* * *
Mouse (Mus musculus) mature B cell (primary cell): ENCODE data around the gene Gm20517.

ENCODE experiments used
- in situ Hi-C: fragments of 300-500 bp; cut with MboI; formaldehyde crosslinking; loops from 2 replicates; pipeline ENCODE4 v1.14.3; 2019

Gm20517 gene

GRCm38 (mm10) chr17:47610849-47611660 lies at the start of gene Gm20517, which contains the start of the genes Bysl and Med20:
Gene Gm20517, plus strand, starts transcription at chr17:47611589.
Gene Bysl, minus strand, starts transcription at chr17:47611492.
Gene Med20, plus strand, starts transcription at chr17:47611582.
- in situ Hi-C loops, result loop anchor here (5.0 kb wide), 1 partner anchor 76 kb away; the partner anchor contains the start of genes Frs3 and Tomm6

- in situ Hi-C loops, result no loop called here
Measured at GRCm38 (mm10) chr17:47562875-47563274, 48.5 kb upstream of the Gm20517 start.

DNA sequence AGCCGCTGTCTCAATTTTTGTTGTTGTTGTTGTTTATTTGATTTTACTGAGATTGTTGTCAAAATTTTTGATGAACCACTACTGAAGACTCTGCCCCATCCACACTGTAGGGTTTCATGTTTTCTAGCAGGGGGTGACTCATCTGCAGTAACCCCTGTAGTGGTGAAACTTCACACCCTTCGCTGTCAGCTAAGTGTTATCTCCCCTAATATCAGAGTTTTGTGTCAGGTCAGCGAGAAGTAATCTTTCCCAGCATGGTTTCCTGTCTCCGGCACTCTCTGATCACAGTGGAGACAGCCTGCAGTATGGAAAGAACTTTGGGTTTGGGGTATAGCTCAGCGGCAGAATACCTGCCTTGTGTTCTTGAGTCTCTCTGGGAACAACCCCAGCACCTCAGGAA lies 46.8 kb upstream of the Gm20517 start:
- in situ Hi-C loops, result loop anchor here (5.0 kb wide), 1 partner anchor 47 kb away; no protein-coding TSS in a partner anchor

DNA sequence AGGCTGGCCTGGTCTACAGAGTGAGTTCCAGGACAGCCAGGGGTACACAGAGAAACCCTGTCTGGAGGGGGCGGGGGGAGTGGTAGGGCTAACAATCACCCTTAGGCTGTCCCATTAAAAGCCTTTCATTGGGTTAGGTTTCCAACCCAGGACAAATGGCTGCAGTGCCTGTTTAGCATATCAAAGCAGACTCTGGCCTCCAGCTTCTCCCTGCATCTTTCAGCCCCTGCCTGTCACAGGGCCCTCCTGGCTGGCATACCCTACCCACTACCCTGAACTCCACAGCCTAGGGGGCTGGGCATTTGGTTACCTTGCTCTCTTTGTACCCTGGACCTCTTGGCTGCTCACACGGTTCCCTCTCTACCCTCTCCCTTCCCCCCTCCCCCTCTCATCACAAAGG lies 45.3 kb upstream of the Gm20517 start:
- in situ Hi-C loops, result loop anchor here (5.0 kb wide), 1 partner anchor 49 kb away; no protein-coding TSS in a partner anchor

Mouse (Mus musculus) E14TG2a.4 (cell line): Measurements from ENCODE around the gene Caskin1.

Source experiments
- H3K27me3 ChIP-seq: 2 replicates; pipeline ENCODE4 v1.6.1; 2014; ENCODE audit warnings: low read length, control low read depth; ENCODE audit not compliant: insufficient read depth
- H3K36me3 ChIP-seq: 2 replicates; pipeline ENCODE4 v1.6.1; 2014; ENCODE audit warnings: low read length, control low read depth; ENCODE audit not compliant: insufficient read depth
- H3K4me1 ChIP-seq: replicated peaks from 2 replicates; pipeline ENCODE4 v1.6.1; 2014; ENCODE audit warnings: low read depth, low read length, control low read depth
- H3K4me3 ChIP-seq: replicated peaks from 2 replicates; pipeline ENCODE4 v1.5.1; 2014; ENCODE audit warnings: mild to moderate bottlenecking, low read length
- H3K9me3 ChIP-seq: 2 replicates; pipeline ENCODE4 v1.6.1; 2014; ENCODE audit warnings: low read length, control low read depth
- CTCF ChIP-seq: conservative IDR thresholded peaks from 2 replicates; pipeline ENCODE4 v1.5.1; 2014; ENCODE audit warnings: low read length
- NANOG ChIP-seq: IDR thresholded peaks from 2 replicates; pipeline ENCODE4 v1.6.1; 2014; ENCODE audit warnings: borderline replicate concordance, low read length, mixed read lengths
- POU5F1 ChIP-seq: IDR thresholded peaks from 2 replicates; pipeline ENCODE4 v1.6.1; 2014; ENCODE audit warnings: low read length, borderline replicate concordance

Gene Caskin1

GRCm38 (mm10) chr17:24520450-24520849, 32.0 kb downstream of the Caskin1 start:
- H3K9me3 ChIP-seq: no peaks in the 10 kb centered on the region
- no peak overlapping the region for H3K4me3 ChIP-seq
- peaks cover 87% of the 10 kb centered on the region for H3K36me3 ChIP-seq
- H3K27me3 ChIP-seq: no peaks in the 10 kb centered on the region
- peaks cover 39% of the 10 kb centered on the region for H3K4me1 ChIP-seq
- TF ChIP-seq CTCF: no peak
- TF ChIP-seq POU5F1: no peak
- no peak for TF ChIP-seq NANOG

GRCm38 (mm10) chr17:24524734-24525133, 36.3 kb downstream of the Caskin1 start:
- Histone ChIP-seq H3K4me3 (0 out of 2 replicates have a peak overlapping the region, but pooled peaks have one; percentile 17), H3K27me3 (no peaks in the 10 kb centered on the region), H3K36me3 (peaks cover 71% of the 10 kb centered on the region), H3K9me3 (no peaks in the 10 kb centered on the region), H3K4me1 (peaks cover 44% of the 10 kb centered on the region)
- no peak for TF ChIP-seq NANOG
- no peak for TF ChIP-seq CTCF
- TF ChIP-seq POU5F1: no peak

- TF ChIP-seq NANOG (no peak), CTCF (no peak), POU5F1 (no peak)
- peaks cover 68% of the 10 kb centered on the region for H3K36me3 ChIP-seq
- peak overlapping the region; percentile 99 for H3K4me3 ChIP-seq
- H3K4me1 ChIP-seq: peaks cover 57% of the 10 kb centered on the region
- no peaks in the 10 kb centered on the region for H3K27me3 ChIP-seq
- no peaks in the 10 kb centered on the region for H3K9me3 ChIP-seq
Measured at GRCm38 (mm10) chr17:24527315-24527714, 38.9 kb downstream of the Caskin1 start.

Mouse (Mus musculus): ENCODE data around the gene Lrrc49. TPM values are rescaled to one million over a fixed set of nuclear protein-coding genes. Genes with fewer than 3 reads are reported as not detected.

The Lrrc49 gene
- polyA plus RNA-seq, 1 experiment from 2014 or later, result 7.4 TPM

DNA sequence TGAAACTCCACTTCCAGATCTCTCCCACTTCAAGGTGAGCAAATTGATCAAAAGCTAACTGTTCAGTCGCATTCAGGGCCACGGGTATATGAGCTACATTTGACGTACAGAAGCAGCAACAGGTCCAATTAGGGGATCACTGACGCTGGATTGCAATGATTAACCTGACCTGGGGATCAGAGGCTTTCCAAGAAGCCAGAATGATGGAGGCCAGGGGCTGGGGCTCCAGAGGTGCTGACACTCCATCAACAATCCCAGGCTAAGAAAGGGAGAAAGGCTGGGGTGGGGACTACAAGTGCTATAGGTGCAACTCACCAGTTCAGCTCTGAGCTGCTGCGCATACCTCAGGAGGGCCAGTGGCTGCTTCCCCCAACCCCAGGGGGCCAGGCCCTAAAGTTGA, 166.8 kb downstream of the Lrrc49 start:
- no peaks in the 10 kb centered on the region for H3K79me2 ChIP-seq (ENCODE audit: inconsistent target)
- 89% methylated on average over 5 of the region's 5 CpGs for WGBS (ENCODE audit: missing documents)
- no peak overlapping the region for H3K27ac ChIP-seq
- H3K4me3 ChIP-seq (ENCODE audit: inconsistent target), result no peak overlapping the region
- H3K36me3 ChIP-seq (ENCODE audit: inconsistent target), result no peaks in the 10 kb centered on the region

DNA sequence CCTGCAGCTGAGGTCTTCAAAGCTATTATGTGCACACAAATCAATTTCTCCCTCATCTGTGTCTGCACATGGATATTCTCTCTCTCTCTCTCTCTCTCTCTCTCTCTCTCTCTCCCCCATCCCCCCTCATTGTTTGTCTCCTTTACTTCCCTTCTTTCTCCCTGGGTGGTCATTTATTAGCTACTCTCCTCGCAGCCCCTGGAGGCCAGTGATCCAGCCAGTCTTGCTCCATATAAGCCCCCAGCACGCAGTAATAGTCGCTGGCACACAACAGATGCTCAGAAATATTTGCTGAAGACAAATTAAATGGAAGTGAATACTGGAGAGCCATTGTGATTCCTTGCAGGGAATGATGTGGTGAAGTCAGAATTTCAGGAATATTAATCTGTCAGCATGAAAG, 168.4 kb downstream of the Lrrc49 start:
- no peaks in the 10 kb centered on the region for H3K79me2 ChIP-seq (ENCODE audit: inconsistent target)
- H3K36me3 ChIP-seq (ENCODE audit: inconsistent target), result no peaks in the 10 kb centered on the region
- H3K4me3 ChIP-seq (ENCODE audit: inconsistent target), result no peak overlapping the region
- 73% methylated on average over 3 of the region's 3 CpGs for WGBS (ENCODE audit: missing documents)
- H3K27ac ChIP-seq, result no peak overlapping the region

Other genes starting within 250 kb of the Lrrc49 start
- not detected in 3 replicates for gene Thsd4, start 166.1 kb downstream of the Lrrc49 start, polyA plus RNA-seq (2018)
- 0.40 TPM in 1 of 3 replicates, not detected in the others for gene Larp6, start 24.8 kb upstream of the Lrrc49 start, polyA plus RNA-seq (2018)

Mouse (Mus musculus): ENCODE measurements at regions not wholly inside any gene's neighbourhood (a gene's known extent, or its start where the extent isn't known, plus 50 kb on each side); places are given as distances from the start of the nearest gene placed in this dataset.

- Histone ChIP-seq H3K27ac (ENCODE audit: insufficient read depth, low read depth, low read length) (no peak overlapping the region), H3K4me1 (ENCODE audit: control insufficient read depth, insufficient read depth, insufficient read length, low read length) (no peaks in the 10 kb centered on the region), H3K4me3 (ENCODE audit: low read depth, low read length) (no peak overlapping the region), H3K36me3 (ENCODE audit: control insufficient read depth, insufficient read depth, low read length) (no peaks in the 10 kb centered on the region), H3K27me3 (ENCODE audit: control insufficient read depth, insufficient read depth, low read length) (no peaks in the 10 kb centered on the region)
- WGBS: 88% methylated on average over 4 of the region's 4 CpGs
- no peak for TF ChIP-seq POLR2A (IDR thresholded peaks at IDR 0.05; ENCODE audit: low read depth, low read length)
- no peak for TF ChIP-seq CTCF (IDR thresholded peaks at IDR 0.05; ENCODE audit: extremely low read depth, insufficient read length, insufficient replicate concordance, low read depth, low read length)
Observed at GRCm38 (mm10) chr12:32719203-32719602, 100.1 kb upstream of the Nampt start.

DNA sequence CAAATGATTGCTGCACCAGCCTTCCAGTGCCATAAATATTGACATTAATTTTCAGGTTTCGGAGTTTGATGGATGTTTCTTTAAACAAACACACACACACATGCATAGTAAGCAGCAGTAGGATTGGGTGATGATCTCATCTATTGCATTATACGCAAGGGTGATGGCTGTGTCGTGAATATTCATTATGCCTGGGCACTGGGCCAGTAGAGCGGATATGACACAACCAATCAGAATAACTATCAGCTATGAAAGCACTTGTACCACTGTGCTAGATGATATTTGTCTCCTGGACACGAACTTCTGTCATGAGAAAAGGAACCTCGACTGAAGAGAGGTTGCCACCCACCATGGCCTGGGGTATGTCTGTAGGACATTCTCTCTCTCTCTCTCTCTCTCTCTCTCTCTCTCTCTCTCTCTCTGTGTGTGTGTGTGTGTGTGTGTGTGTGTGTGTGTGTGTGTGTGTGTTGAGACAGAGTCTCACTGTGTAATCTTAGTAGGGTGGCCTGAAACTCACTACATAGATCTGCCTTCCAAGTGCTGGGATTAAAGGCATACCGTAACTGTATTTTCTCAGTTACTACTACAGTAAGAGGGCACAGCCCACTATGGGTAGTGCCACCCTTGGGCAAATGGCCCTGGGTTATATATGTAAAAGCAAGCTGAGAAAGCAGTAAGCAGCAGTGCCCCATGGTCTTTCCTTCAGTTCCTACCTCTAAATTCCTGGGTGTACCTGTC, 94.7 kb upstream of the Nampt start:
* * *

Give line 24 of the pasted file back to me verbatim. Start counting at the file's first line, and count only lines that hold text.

- NANOG ChIP-seq: IDR thresholded peaks from 2 replicates; pipeline ENCODE4 v1.6.1; 2014; ENCODE audit warnings: borderline replicate concordance, low read length, mixed read lengths